Logos: The Attraction
What attracts the client to the customer first is the exterior of the business. It is especially important to the brand image to look professional and alluring to the customer. According to Diego Alvarado-Karste and Francisco Guzman, their research based on ‘the effect of brands’ indicates that, “Brand identities have a dual nature that appeals to the head (rational appeal) and to the heart (emotional appeal) of their consumers. Furthermore, consumers can process information in a predominately analytic or intuitive cognitive style (CS) manner.”
Guzman and Alvarado-Karste carried out an experiment that consisted of two steps. The first was to examine the effect that BI-CIS had on the consumer-based brand equity. The second step was to evaluate the effect of social influence-compliance, identification, and internalization had on consumer-based brand equity.
As a result, what they found is that brand duality is important depending on how the businesses can present “emotional or rational brand identities,” which depends on the consumers’ CS manner. This concluded that with the increase in the effectiveness of stronger brands, the brand’s value can increase. This means that this could be a valued connotation to the market segmentation.
The Impression that Logos Give
Focusing on the logo and brand image is just as important as providing good customer service to a client. It is what gives the customer the impression of your business and whether they should stick to you as a loyal client or not.
However, this can relate to all business sectors, such as educational institutions competing to get shareholders and students applying to the institutions. According to researchers, studies have indicated that one of the most powerful tools for educational institutions is running a website. It is a marketing technique that is used to attract students and stakeholders, plus with the right design and communication tools, it can portray a trustworthy brand that can leave a good impression.
This means that having a good impression as a business isn’t just in physical contact, but what you also leave as an image online for viewers to look at.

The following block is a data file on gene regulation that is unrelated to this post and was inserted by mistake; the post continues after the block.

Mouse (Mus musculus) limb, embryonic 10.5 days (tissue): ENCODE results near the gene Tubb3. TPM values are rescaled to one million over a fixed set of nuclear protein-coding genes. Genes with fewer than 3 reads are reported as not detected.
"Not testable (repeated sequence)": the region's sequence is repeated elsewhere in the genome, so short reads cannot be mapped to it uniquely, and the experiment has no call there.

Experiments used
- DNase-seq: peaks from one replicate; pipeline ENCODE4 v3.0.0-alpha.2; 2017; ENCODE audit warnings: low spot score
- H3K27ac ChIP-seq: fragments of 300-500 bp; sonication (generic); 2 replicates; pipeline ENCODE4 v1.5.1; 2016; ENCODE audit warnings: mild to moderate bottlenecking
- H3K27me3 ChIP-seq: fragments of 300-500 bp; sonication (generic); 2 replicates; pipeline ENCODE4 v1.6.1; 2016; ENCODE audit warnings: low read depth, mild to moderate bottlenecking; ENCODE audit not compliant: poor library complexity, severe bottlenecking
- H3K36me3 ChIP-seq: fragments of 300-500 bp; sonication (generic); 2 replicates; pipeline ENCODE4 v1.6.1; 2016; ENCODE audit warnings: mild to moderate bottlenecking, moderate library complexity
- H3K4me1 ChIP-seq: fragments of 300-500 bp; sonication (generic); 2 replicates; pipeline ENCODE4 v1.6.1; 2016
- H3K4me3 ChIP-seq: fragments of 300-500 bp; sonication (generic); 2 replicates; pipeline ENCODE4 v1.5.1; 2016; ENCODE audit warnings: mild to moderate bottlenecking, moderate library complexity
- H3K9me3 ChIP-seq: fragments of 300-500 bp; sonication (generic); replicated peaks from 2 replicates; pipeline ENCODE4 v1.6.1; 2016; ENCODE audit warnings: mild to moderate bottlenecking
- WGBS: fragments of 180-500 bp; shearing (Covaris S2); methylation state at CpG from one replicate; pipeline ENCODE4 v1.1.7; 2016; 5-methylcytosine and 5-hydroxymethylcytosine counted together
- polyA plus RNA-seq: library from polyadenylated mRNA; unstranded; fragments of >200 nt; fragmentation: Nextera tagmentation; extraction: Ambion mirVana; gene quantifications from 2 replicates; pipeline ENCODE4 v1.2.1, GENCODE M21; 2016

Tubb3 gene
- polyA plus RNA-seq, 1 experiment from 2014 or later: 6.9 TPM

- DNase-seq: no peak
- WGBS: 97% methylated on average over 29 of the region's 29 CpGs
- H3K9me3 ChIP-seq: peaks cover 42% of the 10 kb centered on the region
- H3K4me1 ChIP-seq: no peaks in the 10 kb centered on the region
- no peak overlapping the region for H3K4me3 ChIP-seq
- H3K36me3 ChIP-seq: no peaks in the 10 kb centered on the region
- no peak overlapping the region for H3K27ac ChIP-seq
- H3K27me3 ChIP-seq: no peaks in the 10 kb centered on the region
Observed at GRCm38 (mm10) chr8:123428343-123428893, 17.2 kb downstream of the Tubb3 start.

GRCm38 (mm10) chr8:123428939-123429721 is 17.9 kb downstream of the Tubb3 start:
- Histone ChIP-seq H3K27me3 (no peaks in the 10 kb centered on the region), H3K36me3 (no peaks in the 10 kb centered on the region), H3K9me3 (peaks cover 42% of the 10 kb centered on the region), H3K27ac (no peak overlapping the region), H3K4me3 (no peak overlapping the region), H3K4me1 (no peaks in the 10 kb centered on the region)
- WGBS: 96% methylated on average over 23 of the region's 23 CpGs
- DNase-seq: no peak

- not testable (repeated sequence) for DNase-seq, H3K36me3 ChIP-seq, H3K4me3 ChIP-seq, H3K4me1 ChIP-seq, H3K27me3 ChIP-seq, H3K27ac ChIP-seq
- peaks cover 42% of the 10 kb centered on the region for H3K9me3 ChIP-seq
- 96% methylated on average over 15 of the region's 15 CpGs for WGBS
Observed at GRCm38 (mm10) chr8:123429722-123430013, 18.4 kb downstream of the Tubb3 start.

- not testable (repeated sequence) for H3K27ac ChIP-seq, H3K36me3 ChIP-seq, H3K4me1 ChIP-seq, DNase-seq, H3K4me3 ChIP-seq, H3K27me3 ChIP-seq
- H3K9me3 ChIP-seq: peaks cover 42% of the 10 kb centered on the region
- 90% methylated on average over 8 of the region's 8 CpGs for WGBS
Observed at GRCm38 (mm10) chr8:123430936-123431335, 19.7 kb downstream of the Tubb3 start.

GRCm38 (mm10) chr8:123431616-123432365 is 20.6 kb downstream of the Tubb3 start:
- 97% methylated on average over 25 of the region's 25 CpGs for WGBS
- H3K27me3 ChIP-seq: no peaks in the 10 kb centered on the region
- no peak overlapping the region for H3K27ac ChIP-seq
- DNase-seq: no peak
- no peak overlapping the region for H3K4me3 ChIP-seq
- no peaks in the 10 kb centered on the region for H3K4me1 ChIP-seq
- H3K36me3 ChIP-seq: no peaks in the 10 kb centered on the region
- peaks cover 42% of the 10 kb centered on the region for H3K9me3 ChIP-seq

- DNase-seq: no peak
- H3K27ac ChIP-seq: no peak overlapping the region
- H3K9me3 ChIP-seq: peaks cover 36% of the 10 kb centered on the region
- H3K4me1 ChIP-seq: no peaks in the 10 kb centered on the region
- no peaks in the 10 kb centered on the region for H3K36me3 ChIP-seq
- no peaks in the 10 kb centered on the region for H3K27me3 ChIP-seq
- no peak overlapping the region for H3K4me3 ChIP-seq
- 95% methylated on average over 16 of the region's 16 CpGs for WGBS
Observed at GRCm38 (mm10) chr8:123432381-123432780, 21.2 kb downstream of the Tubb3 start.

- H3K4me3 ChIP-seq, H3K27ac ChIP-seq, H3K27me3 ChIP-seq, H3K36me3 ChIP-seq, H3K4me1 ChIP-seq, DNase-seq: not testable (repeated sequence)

Logos and Identity
Traditionally, it is known that managers are in control of brand identity and how it is perceived as corporate businesses. However, even that has changed, and stakeholders are influencing the brand identity too. Researchers carried out a study in early 2020 that involved interviewing 37 B2B corporate brands. Corporate brands are known to have close relationships with stakeholders, which was the information that these researchers were looking into.
The study results indicated a continuous dynamic process where external and internal stakeholders participate in interrelated, yet different performances — including communication, internalization, contesting, and elucidating. This concluded to corporate brand identity being co-created with stakeholders.
The Logo Design
The logo design is just as important as the brand as a whole since it is the company’s visual. The logo design has to be memorable, have an iconic image or symbol, and stand out against the competition.
Marketing professor Venkatesh Ganapathy concluded in his research that “as an integral component of a brand, a logo represents the visual identity of a brand. To attract attention and create differentiation in a competitive market, companies have to understand the crucial factors in designing a logo. Color psychology is being deployed to design a logo that is effective in increasing brand awareness and strengthening brand equity.”
This concludes to the fact that designing a logo has plenty of key factors that can play an important role. The colors you choose, the style of the logo, the simplicity or boldness of the logo, and even the message perceived by the logo matter.
Nike, for example, has a simple tick. However, it is so easy and memorable that people will instantly connect the logo with the brand. This is the main objective — to connect the logo to the brand name so easily that clients will remember the business visually or verbally.
About the Author
As an analyst of global affairs, Adriaan has an MSC from Oxford, with diverse interests in the digital economy, entertainment, and business. He is a specialist trainer in Advanced Analytics & Media.